While I was posted as an Intern at Military Hospital, Ambala, a patient of my Surgical Ward reported the problem of his missing watch.
To investigate the problem, I asked all the patients to come to my office and I carefully listened to their heartbeats. It was my impression that the missing watch was in the possession of one of the patients who was not its rightful owner.
I listened to their heart beats after I announced to them that I could discover the wrongful owner of the watch as the truth could be found in his heart. At the end of this listening session, I announced that I discovered the truth and asked the unspecified wrongful owner to return the watch to the place from where it was picked up, for that would give him a chance to avoid public exposure of his mischief. As expected by me, the missing watch found its way back to the bathroom from where it was picked up. The watch was returned to its rightful owner.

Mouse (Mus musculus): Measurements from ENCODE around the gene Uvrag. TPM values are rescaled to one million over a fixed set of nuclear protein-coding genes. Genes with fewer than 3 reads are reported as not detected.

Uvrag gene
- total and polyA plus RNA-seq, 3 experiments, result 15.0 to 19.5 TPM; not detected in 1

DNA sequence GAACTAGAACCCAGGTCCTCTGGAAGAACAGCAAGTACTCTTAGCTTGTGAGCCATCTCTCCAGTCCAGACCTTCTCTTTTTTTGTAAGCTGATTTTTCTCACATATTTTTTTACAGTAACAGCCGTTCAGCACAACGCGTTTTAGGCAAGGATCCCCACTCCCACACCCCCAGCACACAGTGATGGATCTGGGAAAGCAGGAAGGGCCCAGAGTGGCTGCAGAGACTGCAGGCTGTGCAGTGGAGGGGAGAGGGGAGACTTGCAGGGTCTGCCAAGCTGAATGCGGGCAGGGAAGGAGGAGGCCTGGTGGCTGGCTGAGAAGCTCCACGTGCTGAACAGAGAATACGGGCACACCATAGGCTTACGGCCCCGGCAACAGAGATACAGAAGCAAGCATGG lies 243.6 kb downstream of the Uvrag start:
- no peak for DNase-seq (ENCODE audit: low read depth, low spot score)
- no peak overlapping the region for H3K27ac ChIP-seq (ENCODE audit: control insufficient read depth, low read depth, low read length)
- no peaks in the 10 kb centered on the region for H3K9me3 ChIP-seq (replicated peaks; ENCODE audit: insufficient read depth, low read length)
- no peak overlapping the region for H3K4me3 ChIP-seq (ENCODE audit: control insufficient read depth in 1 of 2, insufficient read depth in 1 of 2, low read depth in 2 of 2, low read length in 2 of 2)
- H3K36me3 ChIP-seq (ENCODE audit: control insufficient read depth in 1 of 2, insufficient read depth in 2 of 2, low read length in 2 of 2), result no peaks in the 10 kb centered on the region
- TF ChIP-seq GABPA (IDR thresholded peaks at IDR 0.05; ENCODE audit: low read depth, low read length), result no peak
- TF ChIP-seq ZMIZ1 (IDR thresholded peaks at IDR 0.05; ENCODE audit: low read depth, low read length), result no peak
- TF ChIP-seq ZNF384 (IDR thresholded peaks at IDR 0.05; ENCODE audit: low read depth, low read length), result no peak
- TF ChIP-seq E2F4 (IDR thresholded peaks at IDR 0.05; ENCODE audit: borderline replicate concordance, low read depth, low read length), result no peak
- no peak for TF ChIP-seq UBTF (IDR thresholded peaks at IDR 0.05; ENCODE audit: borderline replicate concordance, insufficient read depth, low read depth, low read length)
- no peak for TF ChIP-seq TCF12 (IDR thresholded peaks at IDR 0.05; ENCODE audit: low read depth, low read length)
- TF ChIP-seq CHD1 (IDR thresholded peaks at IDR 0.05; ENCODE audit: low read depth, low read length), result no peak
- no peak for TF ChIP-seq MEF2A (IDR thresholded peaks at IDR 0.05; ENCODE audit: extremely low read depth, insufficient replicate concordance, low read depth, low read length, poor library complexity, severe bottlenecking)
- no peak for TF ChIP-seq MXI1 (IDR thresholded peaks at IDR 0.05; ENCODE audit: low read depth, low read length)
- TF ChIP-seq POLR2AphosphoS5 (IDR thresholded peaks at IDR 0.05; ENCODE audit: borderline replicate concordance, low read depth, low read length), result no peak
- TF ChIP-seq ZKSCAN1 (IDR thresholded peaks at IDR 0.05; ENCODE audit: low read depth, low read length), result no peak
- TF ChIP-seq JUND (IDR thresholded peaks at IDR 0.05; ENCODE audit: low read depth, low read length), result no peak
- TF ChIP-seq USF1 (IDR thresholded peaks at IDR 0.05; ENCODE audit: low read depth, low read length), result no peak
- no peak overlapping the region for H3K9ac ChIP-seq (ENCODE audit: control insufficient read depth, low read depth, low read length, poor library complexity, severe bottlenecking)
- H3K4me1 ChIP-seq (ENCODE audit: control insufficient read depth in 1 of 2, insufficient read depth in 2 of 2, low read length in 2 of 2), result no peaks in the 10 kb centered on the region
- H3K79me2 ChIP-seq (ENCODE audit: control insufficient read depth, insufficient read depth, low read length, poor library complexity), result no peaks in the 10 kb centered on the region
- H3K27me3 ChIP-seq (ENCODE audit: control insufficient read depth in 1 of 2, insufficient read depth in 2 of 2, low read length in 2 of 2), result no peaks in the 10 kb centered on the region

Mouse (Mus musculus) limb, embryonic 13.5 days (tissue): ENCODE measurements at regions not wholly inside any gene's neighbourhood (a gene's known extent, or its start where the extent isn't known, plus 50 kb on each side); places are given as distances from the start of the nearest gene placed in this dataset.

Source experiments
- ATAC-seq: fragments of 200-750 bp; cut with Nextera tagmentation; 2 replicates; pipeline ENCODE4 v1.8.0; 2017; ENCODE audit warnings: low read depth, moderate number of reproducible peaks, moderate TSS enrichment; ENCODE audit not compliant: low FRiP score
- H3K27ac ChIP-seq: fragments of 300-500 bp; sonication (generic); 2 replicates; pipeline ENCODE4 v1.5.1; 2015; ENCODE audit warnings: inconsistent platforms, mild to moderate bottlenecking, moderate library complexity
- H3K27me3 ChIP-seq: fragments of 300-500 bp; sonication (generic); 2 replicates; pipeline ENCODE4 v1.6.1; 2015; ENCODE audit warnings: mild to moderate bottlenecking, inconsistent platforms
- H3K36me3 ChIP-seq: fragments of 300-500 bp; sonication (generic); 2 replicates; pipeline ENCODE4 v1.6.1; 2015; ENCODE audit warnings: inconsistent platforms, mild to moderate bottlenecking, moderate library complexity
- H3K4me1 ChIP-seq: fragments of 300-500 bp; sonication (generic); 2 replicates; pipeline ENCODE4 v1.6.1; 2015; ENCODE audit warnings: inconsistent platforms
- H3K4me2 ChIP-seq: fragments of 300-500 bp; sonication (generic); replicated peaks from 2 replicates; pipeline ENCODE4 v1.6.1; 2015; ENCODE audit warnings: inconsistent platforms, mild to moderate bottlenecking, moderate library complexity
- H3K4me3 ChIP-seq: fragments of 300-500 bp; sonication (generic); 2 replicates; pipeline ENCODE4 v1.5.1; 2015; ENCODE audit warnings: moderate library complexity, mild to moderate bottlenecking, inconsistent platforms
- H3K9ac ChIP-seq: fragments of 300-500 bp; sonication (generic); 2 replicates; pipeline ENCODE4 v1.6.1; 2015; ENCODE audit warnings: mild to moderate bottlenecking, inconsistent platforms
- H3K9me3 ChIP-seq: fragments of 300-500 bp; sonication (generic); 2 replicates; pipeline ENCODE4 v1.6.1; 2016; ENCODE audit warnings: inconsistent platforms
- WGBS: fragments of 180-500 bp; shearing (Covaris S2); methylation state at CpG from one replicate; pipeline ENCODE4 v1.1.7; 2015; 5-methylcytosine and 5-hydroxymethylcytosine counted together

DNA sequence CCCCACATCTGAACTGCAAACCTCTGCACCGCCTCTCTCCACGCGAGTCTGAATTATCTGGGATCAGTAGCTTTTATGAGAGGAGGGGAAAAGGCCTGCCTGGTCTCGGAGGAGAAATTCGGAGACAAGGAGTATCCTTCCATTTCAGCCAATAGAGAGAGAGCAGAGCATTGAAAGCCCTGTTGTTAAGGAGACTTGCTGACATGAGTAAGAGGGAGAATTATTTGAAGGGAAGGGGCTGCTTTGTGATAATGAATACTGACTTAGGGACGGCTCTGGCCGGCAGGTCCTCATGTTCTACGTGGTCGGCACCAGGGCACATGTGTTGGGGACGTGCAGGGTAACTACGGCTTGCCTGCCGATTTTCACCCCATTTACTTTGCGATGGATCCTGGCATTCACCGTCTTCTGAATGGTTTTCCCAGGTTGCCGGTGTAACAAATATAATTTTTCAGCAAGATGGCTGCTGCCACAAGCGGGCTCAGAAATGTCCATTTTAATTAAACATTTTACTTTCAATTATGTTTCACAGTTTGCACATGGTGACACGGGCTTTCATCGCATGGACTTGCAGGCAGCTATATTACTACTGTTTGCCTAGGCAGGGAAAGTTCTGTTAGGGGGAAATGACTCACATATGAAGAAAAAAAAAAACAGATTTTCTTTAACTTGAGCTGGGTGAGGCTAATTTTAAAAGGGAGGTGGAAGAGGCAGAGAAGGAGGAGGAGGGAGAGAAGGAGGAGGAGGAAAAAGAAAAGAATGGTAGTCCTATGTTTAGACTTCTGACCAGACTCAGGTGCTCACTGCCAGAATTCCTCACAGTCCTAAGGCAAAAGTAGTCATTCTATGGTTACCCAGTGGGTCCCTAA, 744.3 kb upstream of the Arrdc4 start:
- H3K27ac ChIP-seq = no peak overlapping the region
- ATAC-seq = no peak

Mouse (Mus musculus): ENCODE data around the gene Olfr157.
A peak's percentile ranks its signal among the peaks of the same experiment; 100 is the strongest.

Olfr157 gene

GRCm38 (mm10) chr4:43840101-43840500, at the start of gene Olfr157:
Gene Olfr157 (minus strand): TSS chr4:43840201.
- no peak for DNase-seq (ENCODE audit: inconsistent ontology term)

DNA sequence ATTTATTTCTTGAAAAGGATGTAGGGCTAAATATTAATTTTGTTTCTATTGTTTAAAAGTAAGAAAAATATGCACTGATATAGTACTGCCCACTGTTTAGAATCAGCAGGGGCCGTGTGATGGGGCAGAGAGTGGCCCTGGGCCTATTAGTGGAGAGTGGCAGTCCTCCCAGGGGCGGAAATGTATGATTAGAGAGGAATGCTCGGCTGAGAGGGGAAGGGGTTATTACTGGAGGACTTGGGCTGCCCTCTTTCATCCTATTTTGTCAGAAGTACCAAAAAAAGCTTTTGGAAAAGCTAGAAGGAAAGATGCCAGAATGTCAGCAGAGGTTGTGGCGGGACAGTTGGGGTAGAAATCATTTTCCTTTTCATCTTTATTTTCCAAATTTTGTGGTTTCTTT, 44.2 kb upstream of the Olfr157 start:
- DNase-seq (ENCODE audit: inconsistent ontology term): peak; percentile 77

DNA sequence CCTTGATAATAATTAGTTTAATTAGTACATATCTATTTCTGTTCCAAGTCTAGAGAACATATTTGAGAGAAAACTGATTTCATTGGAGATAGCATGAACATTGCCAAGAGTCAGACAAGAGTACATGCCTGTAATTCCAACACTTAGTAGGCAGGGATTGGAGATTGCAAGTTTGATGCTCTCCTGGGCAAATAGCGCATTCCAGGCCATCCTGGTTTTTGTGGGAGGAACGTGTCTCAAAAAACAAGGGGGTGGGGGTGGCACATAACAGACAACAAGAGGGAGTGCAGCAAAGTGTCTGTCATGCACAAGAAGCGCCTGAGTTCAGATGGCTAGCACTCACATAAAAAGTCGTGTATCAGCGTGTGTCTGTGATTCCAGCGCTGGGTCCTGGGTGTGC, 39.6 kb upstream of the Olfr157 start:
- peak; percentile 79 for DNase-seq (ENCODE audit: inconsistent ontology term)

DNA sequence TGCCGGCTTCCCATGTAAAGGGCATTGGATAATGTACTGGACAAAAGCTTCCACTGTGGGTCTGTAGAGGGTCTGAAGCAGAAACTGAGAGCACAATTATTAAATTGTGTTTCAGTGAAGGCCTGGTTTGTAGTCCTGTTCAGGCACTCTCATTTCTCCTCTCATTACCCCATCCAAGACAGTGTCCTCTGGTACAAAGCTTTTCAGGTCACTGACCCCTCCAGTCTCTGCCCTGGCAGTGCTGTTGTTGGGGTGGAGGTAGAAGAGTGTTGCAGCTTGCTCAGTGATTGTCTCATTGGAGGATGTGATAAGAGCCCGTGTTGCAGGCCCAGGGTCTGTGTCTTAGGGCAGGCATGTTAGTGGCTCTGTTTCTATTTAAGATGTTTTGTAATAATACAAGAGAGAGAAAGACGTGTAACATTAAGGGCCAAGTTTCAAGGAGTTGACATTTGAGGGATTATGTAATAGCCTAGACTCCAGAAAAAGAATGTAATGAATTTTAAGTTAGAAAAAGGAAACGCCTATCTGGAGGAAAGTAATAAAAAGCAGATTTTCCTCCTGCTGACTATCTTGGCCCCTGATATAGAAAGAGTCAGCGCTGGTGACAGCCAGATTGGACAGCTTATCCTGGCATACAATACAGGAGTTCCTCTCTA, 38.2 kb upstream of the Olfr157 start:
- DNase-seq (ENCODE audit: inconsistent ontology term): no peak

I listened to the hearts of my patients under the assumption that Indians have a deep sense of concern for truth and this concern about truth is a defining characteristic of Indian Identity. I would not suggest that my patients were gullible enough to trust my words about finding the culprit by listening to the heart sounds. They indeed have a true concern about the nature of truth and their inability to conceal truth from being revealed when man looks into his own heart in search of truth.
Dr. R. Rudra Narasimham, B.Sc., M.B.B.S.,
Personal Number – MS-8466 Rank Lieutenant/Captain Intern/Medical Officer ( 1970-71),
Military Hospital, Ambala, Haryana, India.